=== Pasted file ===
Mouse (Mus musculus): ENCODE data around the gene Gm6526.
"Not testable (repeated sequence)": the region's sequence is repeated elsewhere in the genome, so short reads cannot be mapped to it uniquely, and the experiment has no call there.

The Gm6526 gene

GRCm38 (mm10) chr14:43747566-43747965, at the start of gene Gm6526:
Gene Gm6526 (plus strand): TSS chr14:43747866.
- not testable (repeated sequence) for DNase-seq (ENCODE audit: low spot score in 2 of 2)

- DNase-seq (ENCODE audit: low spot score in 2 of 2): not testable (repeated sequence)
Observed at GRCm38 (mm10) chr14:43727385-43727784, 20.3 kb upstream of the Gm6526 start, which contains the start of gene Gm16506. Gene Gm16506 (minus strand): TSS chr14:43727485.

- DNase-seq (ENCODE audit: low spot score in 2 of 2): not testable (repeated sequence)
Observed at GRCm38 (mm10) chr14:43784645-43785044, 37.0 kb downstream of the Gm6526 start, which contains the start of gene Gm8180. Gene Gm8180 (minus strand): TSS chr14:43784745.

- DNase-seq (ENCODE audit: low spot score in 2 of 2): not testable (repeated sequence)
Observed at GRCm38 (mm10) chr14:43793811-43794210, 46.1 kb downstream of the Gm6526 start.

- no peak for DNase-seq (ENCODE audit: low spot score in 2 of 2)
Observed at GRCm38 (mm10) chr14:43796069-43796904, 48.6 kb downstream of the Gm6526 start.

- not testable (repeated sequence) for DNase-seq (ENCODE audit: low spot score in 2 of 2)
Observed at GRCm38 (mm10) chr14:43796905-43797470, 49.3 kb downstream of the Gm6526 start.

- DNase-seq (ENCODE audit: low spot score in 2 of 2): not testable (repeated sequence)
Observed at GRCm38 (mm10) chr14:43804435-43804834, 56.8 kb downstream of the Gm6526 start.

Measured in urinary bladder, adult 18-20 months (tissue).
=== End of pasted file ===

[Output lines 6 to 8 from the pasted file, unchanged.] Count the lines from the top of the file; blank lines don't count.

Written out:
- not testable (repeated sequence) for DNase-seq (ENCODE audit: low spot score in 2 of 2)

- DNase-seq (ENCODE audit: low spot score in 2 of 2): not testable (repeated sequence)
Observed at GRCm38 (mm10) chr14:43727385-43727784, 20.3 kb upstream of the Gm6526 start, which contains the start of gene Gm16506. Gene Gm16506 (minus strand): TSS chr14:43727485.